The Press Complaints Commission has said it has noticed a decline in the standard of online journalism and is watching carefully to see what effect cutbacks are having on accuracy.
But outgoing PCC chairman Sir Christopher Meyer, who steps down later this month, said a record number of complaints last year was evidence that self-regulation is working and not a sign of an overall decline in quality.
Unveiling the PCC annual report, Meyer warned that sacrificing editorial standards in the pursuit of profit was like “selling the family jewellery”.
In response to a question about the effects of editorial cutbacks on journalism standards, Meyer said: “If we do notice something which appears to be linked to some of the hollowing-out that’s going on in the industry, I’m sure we would say something.
“It’s part of our remit to keep standards high. We’ve noticed some wobble in standards in areas of online reporting where it’s clear the pressure of time and the 24-hour news cycle may have lead people to put up stories which haven’t been thoroughly vetted.”
He later added: “Newspaper groups are businesses and have got to find a business model which reconciles high standards with profitability.”
The role of the sub-editor in an online age has been the subject of ongoing debate in recent months after Press Gazette reported comments made by Roy Greenslade at a publishing industry conference last month.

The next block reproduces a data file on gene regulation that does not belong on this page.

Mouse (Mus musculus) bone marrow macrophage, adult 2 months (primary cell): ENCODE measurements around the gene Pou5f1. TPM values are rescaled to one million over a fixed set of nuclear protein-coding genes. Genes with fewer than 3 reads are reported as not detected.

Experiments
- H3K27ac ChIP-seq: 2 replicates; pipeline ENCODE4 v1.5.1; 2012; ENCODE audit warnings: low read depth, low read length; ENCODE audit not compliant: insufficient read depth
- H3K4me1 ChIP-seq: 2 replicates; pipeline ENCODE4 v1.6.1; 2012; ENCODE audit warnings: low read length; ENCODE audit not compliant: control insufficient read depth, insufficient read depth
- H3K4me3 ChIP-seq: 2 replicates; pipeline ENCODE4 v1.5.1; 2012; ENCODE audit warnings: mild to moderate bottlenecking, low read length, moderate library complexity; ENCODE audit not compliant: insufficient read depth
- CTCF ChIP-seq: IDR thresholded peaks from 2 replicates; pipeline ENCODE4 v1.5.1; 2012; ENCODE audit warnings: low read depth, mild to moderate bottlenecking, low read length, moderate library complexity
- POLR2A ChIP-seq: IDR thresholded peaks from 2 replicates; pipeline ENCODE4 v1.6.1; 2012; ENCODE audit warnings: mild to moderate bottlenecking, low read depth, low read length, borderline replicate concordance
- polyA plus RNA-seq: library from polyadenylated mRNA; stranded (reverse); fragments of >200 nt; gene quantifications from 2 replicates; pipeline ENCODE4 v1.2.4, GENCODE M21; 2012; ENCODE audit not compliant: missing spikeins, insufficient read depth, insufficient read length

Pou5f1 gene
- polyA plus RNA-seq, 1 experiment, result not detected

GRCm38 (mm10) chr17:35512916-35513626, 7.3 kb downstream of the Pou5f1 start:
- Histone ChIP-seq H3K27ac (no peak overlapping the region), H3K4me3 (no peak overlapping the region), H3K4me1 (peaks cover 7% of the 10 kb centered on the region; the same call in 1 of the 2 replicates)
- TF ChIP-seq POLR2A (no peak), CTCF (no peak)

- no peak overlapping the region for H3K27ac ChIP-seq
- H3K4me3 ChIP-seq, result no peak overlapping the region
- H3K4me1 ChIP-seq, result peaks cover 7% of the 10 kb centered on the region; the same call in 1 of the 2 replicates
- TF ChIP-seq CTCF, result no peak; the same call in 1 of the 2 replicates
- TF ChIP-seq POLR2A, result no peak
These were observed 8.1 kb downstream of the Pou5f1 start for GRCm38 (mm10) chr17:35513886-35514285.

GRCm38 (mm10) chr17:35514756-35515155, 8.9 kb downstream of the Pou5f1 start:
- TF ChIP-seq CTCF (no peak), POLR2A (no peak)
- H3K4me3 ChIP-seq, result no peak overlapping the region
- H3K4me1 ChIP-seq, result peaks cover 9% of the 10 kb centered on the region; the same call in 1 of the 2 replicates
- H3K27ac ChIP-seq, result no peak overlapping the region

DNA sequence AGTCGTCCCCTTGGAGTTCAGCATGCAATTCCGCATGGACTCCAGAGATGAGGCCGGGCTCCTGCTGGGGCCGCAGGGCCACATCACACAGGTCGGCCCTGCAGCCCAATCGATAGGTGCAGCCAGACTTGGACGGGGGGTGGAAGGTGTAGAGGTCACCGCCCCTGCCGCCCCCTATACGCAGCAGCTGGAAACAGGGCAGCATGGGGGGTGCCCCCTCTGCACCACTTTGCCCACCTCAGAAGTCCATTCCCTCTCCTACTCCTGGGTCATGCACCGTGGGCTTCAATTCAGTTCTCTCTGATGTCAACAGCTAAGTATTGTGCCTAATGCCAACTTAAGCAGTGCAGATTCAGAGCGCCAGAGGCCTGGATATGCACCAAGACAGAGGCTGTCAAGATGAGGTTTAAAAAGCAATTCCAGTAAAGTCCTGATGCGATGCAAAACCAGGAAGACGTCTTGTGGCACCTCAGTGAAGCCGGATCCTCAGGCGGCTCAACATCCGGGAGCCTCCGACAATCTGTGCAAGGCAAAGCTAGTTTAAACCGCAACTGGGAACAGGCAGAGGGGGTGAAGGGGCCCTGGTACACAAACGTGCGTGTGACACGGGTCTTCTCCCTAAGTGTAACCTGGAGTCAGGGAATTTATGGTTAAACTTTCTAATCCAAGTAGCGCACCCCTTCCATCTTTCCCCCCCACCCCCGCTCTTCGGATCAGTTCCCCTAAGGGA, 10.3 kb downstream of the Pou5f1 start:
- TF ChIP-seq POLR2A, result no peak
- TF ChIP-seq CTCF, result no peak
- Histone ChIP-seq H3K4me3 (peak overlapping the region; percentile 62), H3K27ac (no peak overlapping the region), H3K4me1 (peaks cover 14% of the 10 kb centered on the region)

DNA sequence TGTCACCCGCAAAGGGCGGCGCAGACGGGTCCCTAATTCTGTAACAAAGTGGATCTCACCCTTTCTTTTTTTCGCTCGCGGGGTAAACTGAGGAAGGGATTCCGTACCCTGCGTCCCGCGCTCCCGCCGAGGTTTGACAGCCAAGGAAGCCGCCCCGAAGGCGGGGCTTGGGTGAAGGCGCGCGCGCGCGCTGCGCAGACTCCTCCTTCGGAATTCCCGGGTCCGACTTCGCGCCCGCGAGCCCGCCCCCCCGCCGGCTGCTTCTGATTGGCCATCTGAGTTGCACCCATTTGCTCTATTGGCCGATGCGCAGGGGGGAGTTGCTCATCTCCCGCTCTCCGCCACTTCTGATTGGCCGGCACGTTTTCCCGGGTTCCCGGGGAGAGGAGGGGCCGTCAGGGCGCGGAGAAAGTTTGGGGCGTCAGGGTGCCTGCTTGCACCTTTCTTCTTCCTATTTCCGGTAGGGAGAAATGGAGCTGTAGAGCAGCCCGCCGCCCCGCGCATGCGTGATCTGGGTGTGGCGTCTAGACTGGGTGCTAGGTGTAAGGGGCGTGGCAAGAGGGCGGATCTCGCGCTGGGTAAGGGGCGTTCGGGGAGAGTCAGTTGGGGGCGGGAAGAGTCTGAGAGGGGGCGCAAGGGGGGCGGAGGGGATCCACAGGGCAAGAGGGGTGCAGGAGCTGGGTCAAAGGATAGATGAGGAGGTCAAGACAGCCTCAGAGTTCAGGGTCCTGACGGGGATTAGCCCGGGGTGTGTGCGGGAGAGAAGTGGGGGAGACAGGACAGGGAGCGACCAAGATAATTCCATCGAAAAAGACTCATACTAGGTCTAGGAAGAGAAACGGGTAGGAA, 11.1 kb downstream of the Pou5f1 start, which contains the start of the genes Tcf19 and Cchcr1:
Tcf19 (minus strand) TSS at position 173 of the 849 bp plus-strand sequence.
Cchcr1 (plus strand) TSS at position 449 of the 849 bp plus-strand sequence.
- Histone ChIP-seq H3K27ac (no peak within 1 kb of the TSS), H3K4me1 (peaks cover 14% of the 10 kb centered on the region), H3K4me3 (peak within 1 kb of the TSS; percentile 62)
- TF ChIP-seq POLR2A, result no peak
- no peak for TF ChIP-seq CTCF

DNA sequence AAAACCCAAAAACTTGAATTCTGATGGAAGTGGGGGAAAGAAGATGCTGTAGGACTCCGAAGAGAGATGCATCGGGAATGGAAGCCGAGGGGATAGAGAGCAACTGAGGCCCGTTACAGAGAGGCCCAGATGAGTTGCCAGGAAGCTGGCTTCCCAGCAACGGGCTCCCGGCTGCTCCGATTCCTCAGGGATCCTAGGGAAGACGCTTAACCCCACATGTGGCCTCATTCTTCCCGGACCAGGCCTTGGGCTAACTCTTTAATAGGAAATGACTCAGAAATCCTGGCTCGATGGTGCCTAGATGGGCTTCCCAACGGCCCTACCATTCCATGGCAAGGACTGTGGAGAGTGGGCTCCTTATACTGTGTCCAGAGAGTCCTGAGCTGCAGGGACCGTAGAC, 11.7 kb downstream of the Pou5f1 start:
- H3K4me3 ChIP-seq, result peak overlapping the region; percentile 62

A number of newspaper groups have changed how they process copy online. Last October it emerged that Telegraph Media Group had begun experimenting with “post-moderation” of online news stories, effectively allowing reporters to write directly to the website.
Meyer said he believed the overall standard of British journalism had improved since the mid-Nineties, when he was press secretary to then prime minister John Major.
In its annual report, the PCC said more than half of the 4,700 complaints it received were about online stories – outnumbering print complaints for the second year running.
Meyer said the eight per cent year-on-year increase in complaints showed the public had confidence in the self-regulatory system administered by the PCC.
“We have morphed from being purely a complaints service to be a citizens’ advice bureau on the media,” he said.
He said that when he joined the PCC six years ago the system of self-regulation faced “an existential threat”.
“If you go through the House of Commons and the House of Lords you will find quite a few people who are hostile to self-regulation and hostile to the PCC. That’s never going to go away,” he said.
But he added: “It’s pretty clear that the centre of gravity lies with self-regulation.
“We come back to the old paraphrase of Winston Churchill who said that democracy was the worst system of government until he compared it to all the others.
“You will find a lot of people who say self-regulation has its difficulties, its jagged edges. But compared with any other system of regulation it’s the best.”
The most complained-about article in 2008 was a comment piece in The Times by Matthew Parris in which he suggested that cyclists should be decapitated. It attracted 584 complaints. The PCC found that there had been no breach of the editors’ code of practice.
The Daily Mail’s coverage of the Jonathan Ross and Russell Brand controversy attracted 92 complaints, closely followed by the coverage of the Mumbai attacks in the Independent, Telegraph, Star, Sun, Times and Express, which prompted 90 readers to write to the PCC.